Becky Buhay

Rebecca (Becky) Buhay, political activist, educator (born 11 February 1896 in London, England; died 16 December 1953 in Toronto, ON).



Becky Buhay immigrated to Canada in 1912. She became active in Montreal socialist causes during the First World War. After studying at the radical Rand School of Social Science in New York City, she became an organizer in Montreal garment unions. She joined the Workers’ Party of Canada, likely in 1921.

Did you know?
The Workers’ Party of Canada was first conceived in 1921 at a secret meeting in a barn in Guelph, Ontario. Gathered there were 21 Canadians and three representatives from Communist International, an organization dedicated to creating a global state led by the Soviet Union. This group established the Workers’ Party in February 1922. Two years later, it rebranded itself as the Communist Party of Canada.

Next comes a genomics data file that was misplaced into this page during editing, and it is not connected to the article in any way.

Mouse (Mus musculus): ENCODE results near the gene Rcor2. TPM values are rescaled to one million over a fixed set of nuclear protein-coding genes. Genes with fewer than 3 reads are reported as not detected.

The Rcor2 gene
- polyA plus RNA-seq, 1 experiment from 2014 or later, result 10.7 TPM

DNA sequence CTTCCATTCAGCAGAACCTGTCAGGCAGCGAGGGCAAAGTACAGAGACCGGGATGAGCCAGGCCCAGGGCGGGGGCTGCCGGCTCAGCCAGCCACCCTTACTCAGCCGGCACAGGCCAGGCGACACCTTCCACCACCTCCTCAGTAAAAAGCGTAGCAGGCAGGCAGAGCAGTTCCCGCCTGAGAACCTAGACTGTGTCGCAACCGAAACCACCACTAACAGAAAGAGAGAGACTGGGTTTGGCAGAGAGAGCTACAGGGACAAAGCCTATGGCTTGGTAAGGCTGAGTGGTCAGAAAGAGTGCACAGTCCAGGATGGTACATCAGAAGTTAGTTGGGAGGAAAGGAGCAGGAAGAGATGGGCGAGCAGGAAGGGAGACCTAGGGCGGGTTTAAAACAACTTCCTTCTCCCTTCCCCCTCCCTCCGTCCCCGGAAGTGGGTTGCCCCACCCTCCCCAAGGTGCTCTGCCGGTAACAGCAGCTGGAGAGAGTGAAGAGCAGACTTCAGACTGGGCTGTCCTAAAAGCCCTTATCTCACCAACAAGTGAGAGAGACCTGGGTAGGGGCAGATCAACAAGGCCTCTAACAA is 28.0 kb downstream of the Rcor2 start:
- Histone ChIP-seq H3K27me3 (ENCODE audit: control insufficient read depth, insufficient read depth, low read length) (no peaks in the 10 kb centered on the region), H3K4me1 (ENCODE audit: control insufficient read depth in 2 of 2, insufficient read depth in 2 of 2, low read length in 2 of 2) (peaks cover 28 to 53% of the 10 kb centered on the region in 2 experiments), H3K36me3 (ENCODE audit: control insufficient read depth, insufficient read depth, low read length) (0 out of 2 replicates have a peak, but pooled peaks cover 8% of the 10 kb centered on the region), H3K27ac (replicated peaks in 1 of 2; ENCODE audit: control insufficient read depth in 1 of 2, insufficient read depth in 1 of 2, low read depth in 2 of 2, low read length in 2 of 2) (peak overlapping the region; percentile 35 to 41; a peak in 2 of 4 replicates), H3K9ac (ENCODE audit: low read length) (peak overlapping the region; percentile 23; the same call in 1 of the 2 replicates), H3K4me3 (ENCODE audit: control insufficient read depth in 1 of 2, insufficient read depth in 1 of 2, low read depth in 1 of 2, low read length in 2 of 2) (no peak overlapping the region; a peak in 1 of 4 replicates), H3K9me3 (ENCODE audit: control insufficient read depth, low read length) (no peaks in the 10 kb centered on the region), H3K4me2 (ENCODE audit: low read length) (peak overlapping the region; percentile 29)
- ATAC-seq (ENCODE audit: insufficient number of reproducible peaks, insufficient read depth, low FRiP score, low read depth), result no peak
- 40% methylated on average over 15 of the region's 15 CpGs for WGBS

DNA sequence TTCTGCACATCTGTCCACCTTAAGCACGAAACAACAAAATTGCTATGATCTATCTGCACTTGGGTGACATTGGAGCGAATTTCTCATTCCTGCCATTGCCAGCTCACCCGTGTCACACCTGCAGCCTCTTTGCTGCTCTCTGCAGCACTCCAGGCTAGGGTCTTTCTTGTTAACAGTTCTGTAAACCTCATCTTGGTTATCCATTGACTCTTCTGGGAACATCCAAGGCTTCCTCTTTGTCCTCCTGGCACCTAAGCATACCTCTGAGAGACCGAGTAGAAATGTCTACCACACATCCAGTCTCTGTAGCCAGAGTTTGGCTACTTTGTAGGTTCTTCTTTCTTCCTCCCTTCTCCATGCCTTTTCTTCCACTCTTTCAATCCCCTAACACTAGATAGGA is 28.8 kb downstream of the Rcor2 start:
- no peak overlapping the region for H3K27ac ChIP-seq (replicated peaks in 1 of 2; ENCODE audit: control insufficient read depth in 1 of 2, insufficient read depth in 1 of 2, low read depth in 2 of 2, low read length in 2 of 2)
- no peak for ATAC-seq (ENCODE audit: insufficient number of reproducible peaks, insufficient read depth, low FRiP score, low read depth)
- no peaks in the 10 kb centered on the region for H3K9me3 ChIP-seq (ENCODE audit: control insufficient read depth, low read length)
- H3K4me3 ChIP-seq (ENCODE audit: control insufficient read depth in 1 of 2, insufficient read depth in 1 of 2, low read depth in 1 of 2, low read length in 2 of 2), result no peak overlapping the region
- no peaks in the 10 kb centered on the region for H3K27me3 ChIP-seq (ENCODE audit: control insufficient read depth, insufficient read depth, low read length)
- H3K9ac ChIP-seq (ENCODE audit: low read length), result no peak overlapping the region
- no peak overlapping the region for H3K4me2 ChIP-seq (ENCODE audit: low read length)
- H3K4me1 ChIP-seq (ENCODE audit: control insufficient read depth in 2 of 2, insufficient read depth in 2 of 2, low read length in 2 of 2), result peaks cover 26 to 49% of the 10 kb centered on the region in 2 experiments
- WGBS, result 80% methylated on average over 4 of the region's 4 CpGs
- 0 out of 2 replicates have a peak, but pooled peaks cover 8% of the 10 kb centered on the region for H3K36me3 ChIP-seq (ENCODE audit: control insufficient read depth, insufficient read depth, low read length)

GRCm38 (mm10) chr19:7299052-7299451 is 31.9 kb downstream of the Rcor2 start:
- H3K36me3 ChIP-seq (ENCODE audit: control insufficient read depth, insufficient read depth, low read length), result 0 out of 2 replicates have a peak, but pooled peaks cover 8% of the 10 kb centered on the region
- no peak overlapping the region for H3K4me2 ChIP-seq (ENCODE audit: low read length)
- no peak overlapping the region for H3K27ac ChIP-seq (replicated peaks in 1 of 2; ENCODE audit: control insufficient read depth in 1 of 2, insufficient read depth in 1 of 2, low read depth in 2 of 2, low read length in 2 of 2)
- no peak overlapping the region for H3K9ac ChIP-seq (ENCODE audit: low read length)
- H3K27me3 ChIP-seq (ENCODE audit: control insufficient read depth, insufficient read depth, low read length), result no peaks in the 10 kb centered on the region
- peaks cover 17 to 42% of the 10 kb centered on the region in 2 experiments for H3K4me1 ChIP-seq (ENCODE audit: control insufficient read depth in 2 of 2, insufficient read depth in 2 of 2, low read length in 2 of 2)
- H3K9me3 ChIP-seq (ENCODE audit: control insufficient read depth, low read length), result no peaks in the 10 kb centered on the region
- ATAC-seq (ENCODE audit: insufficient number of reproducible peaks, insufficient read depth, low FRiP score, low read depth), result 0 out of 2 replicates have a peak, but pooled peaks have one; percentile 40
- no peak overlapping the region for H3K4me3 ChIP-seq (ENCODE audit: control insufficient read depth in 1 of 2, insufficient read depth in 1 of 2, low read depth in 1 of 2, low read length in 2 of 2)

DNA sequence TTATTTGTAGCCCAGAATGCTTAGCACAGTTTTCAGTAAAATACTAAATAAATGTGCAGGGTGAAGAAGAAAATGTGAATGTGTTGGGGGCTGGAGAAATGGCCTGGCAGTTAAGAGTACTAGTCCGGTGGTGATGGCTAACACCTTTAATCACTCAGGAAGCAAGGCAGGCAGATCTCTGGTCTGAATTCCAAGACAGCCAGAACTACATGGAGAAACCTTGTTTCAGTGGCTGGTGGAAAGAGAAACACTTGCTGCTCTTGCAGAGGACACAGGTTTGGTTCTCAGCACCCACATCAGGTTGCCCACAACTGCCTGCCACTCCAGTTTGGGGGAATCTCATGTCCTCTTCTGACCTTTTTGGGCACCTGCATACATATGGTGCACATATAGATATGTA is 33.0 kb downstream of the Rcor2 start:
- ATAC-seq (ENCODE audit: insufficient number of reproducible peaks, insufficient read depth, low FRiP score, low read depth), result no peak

In the 1920s and 1930s, Buhay toured and lectured. She taught at party schools in western and central Canada. In the early 1920s in Alberta, she helped organize the striking coal miners’ wives in the Women’s Labour Leagues (see also Coal Mining). With her friend Annie Buller, she was active in the free speech fights in Toronto in 1929–31. She succeeded Florence Custance as secretary of the Canadian Labor Defence League and head of the Women’s Department in 1929. She wrote and spoke about women’s role in the struggle for socialism. Buhay also headed a Canadian women’s delegation to the USSR in the early 1930s.

During the Second World War, she worked to free interned communists. After the war, she resumed her educational work for the party. She was revered among colleagues for her ability to communicate radical ideas, her loyalty and dedication to the communist movement.


Further Reading

  • Joan Sangster, Dreams of Equality: Women on the Canadian Left, 1920-60 (1989); Lita-Rose Betcherman, The Little Band (1982).